• Uterus and fallopian tubes- Chronic endometritis
  • Mamary glands- Mastitis
  • Nasal cavity and paranasal sinuses- Chronic rhinosinusitis
  • Throat, tonsils, adenoids, larynx and vocal cords- Pharyngitis and laryngitis
  • Respiratory- Upper and lower airways- Cystic fibrosis, pseudomonas pneumonia
  • Mouth- dental caries

Antibiotic resistance challenges

As we enter a world where antibiotic resistance becomes more commonplace there are a few measures we can take to help alleviate this.

The 4 Rs of home antibiotic therapy:

  1. Right person- don’t share antibiotics
  2. Right route- by mouth, injection or topical
  3. Right time- and how often to take
  4. Right dose- don’t skip or save antibiotics, finish entire course of therapy

Research points to taking low doses of or not completing antibiotic therapy can cause antibiotic resistance- the pathogenic (disease causing) bacteria aren’t all the way eradicated. This, in turn allows the bacteria time to mutate and develop resistance to the antibiotic.

  • Use antibiotics appropriately

Antibiotics treat bacteria and, in some cases, parasitic and fungal infections. They do not treat viruses. Overuse and not used appropriately has led to antibiotic resistance. This in turn forces the practitioner to use stronger antibiotics with more side effects.

  • Biofilm disruptors

Combination drug therapies are sometimes used to combat biofilm.

There is a growing body of evidence that some spices and foods can act as biofilm disruptors, allowing antibiotics to reach the pathogenic bacteria. One is turmeric. Others include oil of oregano and cranberry, used in urinary tract infections.

- Brooke Lounsbury

Medical Content Writer

Lifesaving Medications

Everyone should be empowered to care for themselves and their loved ones during the unexpected.

Recent Posts

Keeping you informed and safe.

The Silent Killer (Part 2)

The Silent Killer (Part 2)

(Part 2) Part 2 will discuss: Physiology of blood pressure regulation, Medications to help control hypertension Blood pressure regulation is a complex process involving a series of body systems, hormones and input from the nervous system all working together to...

The Silent Killer

The Silent Killer

Part 1 High blood pressure (HBP) has been called the silent killer and with good reason. It is estimated that at least 20 percent of the population with high blood pressure have no symptoms. In part 1 we will discuss: Symptoms of hypertension Health risks of...

Hand, Foot, Mouth Disease

Hand, foot, and mouth disease is often confused with foot-and-mouth disease (also called hoof-and-mouth disease), which affects cows, sheep, and pigs.

Humans do not get the animal disease, and animals do not get the human disease.

What is it:

Hand, foot and mouth disease can be spread by two different viruses, however it is most commonly spread by the coxsackievirus. It is highly contagious and is a common childhood illness. HFMD is common in children under the age of 10, but any age can contract it. You can contract the disease more than once, however the symptoms will be less severe.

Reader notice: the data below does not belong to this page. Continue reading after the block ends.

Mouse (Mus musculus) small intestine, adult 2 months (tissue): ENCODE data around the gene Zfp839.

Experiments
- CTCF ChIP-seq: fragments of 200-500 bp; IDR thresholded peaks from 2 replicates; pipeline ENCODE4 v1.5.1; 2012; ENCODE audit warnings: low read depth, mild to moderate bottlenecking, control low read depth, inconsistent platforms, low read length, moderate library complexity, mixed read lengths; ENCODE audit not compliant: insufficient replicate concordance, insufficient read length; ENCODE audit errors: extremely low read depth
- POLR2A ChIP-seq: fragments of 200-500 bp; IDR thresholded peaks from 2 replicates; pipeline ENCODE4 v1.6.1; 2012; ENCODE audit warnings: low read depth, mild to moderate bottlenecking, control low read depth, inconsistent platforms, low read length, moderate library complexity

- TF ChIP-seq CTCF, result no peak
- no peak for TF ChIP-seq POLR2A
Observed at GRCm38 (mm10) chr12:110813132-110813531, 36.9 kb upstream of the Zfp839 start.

The virus can sometimes spread to others for days or weeks after symptoms go away or if they have no symptoms at all (carriers of the virus).

How is it spread:

HFMD is most contagious during the first week when a person is sick.

This highly contagious virus is spread through contact with:

  • Nasal and throat secretions (saliva, drool or nasal mucus)
  • Fluid from scabs or blisters
  • Poop (not using hygienic bathroom practices)

Common signs and symptoms:

  •  
  • Sore throat.
  • Feeling sick.
  • Painful, blister-like lesions on the tongue, gums and inside of the cheeks. These lesions can lead to poor appetite or risk of dehydration due to pain when attempting to eat or drink.
  • A blister like rash on the palms, soles of the feet and sometimes the buttocks. The rash is not itchy. The blisters are usually small, oval, and white, and are usually not found on the trunk.
  • Fussiness in infants and toddlers.
  • Loss of appetite.
  • Symptoms usually last from 7-10 days after becoming infected.

 

How to treat:

Antibiotics do not work on viruses and are not given to children with HFMD. HFMD will get better on its own.

  • Tylenol or ibuprofen. Ask your care provider what they recommend for pain relief.
  • Be sure to offer liquids to prevent dehydration.
  • Do not squeeze or otherwise pierce blisters. The fluid contained in the blisters is highly contagious.

When to seek medical care:

If your child is unwell with a fever and a skin rash (small bright red spots or purple spots or unexplained bruises) that does not turn to skin-color (blanch) when you press on it, this may be a sign of meningococcal infection (see  Meningococcal infection).(This is a very rare occurrence)

Lifesaving Medications

Everyone should be empowered to care for themselves and their loved ones during the unexpected.

Recent Posts

Keeping you informed and safe.

The Silent Killer (Part 2)

The Silent Killer (Part 2)

(Part 2) Part 2 will discuss: Physiology of blood pressure regulation, Medications to help control hypertension Blood pressure regulation is a complex process involving a series of body systems, hormones and input from the nervous system all working together to...

The Silent Killer

The Silent Killer

Part 1 High blood pressure (HBP) has been called the silent killer and with good reason. It is estimated that at least 20 percent of the population with high blood pressure have no symptoms. In part 1 we will discuss: Symptoms of hypertension Health risks of...